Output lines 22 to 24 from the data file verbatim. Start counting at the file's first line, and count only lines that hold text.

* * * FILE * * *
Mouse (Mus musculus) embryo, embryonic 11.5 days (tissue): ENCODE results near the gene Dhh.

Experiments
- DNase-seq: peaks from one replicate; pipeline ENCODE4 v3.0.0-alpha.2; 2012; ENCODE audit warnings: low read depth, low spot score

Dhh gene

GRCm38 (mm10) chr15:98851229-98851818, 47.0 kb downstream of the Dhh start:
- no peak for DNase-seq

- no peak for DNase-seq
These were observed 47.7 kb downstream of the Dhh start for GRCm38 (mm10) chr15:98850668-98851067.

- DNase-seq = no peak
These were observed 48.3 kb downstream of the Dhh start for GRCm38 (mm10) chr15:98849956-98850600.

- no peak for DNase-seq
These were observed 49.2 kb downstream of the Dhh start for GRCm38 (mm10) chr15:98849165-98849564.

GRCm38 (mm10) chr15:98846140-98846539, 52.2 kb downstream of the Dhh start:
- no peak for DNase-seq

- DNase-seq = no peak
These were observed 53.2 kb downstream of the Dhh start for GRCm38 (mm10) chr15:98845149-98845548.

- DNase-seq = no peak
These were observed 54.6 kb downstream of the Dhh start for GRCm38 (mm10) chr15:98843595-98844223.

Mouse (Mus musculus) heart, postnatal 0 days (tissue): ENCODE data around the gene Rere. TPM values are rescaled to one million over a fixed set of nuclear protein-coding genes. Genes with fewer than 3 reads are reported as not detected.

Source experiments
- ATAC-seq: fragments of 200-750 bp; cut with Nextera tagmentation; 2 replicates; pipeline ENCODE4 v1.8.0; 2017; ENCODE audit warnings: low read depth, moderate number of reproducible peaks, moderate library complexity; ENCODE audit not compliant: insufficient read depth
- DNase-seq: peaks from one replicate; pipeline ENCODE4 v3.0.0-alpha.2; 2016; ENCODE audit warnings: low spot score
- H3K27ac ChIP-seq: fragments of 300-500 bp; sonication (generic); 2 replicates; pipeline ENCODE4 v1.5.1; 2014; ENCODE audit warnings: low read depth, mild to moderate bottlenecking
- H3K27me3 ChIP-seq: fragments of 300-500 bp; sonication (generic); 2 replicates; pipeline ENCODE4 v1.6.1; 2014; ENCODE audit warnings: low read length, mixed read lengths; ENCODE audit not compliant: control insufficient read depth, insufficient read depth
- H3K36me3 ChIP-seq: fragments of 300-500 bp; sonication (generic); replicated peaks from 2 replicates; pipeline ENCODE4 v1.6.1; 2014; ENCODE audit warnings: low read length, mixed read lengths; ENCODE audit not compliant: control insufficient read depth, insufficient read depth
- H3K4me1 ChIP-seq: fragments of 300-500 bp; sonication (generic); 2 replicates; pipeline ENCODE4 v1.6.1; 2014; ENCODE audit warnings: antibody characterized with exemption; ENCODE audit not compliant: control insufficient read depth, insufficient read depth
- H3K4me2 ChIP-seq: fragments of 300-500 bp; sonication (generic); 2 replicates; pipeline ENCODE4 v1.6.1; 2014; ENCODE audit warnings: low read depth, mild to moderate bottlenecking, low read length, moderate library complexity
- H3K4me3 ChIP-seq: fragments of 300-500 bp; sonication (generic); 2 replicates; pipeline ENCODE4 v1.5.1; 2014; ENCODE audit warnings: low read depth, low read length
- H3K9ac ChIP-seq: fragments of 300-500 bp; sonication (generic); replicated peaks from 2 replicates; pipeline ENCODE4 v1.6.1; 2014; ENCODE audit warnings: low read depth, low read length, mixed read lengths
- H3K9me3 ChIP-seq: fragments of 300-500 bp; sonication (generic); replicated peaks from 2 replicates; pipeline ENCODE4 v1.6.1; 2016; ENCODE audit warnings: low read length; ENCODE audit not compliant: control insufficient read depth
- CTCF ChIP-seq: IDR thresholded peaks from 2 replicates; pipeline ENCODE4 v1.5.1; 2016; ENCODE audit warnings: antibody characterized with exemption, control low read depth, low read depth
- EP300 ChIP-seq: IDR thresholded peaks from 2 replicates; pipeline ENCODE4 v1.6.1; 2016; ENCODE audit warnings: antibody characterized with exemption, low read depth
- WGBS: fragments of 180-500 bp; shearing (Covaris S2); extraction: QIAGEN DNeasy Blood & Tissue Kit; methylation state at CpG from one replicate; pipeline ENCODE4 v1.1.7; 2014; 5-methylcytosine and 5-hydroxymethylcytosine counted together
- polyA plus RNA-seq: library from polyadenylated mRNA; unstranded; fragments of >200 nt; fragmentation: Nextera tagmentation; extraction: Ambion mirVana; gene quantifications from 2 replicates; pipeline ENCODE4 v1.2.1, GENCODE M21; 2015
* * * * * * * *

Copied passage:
- DNase-seq: peaks from one replicate; pipeline ENCODE4 v3.0.0-alpha.2; 2016; ENCODE audit warnings: low spot score
- H3K27ac ChIP-seq: fragments of 300-500 bp; sonication (generic); 2 replicates; pipeline ENCODE4 v1.5.1; 2014; ENCODE audit warnings: low read depth, mild to moderate bottlenecking
- H3K27me3 ChIP-seq: fragments of 300-500 bp; sonication (generic); 2 replicates; pipeline ENCODE4 v1.6.1; 2014; ENCODE audit warnings: low read length, mixed read lengths; ENCODE audit not compliant: control insufficient read depth, insufficient read depth